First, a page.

Research Handbook on Law and Courts
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Research Handbook on Law and Courts

Edited by Susan M. Sterett and Lee D. Walker

The Research Handbook on Law and Courts provides a systematic analysis of new work on courts as governing institutions. Authors consider how courts have taken on regulating fundamental categories of inclusion and exclusion, including citizenship rights. Courts’ centrality to governance is addressed in sections on judicial processes, sub-national courts, and political accountability, all analyzed in multiple legal/political systems. Other chapters turn to analyzing the worldwide push for diversity in staffing courts. Finally, the digitization of records changes both court processes and studying courts. Authors included in the Handbook discuss theoretical, empirical and methodological approaches to studying courts as governing institutions. They also identify promising areas of future research.
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Chapter 18: Power, activation, decision making, and impact: subnational judicial politics in Brazil

Luciano Da Ros and Matthew C. Ingram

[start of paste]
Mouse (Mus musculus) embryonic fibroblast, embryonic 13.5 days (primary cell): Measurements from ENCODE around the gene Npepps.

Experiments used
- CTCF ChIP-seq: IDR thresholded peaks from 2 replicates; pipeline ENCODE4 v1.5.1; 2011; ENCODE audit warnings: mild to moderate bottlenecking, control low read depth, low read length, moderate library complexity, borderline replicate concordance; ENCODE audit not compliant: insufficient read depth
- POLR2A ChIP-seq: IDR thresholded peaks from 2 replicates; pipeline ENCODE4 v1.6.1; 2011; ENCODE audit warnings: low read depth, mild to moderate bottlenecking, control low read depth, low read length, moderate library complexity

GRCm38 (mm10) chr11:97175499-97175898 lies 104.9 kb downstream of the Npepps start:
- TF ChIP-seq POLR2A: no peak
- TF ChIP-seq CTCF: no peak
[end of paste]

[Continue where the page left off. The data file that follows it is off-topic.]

Scholarship on law and courts has paid little attention to subnational tribunals outside of the United States, especially state judiciaries in developing democracies. State courts are responsible for deciding the vast majority of cases and managing the country’s judicial budget. Using the federal republic of Brazil as the case of interest, the chapter examines subnational variation in judicial and legal outcomes using the interrelated areas of empowerment (institution building and formal powers), activation (legal venues and mobilization of legal actors), behavior (decision making and off the bench networks) and impact (the broader political and social consequences of the judiciary). Findings indicate that in spite of identical national laws, variation occurs in all four areas of inquiry because of the discretion of local judges and the varying activity of local judicial and legal institutions.  Empirically, the chapter documents variation across the Brazilian states and shows how scholars may use state courts to both test existing theories and to develop new theories in the fields of law and courts.

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